Much to our surprise, the jury in the Sean Taylor murder case did not reach a verdict Friday and deliberations will resume Monday. More on trial strategy below.
What is Rumpole Reading?
"Days Of Fire: Bush and Cheney In The White House". The events where you thought Bush was dead wrong, now seem less certain. The events where Bush triumphed now seem less clear. A thorough and well researched book, supported by interviews with the players closest to the President and Vice-President. Well worth the time. The chapter on the day of 9/11 reads like a thriller.
WHY CLIENT'S SHOULD NOT TESTIFY.
Rumpole's fourth rule of jury trials has been the source of much discussion in the comments section, not to mention blistering emails.
First, there are of course circumstances where you client must testify; self defense being the most obvious. Those are not the cases we are talking about.
A defendant enters a trial with very few advantages. Prospective jurors walk into the courtroom wondering just what your client did to get there? No amount of questioning on the presumption of innocence and burden of proof changes that basic human emotion. The best you can do is to select jurors who acknowledge that emotion and can agree to put it aside, and even that is an iffy proposition at best.
As the case proceeds, the next advantage the defense has is that the jurors are expecting a lot from the prosecution. They think the crime scene detective and their labs are superbly trained and able to extract evidence from the most innocuous crime scenes. They believe the detectives are smart and highly trained (depo tip- ask every cop and detective how far they got in school. 95% of them do not have a college degree.). As the evidence unfolds and the defense is able to show that the police did a fair job at best, made some mistakes, made some crucial assumptions that might not be true, overlooked possible explanations for seemingly inculpatory evidence, the concept of reasonable doubt and burden of proof begins to become more concrete for many jurors.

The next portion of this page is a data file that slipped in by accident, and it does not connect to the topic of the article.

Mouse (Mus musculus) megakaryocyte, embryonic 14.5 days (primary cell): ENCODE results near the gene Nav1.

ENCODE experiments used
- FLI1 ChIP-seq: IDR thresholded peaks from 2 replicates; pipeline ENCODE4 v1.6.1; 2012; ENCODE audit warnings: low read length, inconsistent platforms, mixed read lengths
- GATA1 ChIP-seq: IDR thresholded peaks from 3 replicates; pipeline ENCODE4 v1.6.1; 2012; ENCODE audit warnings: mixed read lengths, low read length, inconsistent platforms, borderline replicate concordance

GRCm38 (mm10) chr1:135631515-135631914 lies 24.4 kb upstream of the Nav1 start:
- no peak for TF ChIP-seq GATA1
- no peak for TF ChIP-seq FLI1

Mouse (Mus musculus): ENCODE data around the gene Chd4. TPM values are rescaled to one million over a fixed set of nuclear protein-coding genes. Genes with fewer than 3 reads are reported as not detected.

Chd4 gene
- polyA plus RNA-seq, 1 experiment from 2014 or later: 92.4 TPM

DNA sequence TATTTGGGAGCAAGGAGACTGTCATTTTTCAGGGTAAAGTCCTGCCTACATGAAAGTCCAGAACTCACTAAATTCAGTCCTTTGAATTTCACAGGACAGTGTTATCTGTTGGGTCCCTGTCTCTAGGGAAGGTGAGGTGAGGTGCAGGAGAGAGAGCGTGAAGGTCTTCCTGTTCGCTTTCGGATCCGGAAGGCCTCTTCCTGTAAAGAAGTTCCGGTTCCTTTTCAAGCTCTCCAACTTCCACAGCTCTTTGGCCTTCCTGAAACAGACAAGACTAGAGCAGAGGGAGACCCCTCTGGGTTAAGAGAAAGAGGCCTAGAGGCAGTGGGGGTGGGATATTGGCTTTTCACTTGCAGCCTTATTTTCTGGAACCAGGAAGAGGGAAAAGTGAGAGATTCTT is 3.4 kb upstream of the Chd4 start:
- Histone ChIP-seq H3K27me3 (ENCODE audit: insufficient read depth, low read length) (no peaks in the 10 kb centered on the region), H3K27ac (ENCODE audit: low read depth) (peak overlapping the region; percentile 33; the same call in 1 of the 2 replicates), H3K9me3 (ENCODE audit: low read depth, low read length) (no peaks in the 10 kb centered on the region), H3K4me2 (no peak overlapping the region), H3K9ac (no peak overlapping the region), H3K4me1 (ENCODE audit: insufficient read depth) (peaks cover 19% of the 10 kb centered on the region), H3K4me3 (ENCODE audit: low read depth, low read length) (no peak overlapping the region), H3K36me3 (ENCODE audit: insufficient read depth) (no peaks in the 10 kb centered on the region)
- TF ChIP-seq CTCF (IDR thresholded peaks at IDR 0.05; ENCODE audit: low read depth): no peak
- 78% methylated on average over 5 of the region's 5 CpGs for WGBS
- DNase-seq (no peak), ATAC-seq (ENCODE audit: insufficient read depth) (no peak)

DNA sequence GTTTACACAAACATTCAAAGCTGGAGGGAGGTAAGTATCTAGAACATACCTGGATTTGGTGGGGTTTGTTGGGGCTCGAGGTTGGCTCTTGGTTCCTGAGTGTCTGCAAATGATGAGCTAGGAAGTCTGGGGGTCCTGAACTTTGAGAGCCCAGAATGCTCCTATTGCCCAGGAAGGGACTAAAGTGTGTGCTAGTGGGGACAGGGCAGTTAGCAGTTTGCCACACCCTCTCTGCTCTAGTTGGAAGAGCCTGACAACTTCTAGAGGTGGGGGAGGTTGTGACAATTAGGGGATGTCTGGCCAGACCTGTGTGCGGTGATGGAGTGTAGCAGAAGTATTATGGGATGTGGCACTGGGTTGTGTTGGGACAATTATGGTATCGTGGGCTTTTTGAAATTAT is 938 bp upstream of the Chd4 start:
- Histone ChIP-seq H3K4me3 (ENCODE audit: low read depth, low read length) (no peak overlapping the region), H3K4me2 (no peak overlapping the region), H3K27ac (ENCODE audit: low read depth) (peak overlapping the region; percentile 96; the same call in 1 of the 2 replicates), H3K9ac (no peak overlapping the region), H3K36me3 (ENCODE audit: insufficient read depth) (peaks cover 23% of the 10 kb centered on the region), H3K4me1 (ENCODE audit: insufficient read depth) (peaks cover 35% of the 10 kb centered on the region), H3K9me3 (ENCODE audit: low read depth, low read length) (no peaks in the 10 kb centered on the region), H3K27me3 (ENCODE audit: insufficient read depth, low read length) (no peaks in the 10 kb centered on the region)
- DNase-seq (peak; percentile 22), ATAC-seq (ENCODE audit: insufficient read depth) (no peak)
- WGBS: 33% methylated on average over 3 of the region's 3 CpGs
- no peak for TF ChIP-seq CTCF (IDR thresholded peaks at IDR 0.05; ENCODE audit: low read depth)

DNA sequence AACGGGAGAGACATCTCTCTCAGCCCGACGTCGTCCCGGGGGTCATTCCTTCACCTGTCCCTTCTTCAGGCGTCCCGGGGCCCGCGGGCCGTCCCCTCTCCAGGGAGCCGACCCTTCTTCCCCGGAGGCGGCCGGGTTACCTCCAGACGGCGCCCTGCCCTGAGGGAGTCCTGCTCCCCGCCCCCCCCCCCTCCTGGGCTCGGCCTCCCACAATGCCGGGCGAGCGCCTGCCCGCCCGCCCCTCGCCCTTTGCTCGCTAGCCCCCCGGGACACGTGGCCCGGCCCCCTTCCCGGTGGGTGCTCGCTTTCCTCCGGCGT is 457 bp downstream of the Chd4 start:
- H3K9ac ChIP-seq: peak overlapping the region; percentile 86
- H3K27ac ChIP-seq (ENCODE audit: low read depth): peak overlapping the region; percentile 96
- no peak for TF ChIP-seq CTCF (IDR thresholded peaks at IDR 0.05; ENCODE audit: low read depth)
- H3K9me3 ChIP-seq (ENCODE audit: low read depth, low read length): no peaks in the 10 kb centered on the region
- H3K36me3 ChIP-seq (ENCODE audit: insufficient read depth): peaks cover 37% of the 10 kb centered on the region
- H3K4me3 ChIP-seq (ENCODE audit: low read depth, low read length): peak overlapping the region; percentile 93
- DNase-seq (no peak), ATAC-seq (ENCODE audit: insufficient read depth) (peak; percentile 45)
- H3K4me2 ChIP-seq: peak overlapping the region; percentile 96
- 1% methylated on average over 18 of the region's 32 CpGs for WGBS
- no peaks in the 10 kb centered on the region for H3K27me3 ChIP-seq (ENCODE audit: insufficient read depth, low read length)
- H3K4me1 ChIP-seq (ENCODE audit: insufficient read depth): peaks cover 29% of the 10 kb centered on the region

Now you get into the non-professional witnesses. Who has a grudge? Who has a reason to lie? Who hasn't seen what they thought they saw? A defense based on poor police work and unsure witnesses begins to emerge. The state rests.
The Defense's Case:
Are there alibi witnesses? Are there witnesses that were present that contradict what the strongest state witnesses testified to? Are there expert witnesses who contradict the work of the police and the theory of the prosecution? All of these types of witnesses, along with the problems already exposed during the state's case in chief can lead to an acquittal.
Then the defendant testifies.
All the work you have done up until that point goes out the door.
The burden of proof dissolves. The standard of proof beyond a reasonable doubt disappears.
The verdict now comes down to one and only one point: Was the defendant believable? If the jury doesn't believe your client, then no matter how weak the case, no matter how many problems you have exposed with the proof, a significant segment of the jurors will enter the jury room with one thought: "can you believe that story the defendant told?"
In our experience, the trade off is not worth it. Your client is not a professional witness. The jury is not likely to forgive his or her inability to answer a crucial question. In the Sean Taylor case, the issue arose over whether the defendant Eric Rivera was wearing a certain type of sneaker linked to the crime. On the stand he denied it. On cross, prosecutor Reid Ruben asked Rivera where the sneakers he claimed he was wearing were? Rivera, not prepared for the question, stumbled and looked to his defense attorneys.
It was a moment considered significant by most court observers.
Consider for a moment the unlikely scenario that Rivera is completely innocent. That the prosecution represents a tragic error in judgment. A moment like Rivera's hesitation and stumbling is seen by the jury as a defendant being caught in a lie. To a juror, that means he is guilty. They fixate on that moment, and ignore the rest of the evidence, no matter how weak it is. Because for a juror, the possibility that an innocent defendant may be caught in a lie is inconceivable, and yet we know that many of our clients who are innocent or less culpable, lie to the police and to us for reasons unrelated to the case.
In our experience, the trade offs are not worth it. It is an extremely dangerous and highly risky move to have your client testify. You should almost never do it.
Enjoy your weekend.
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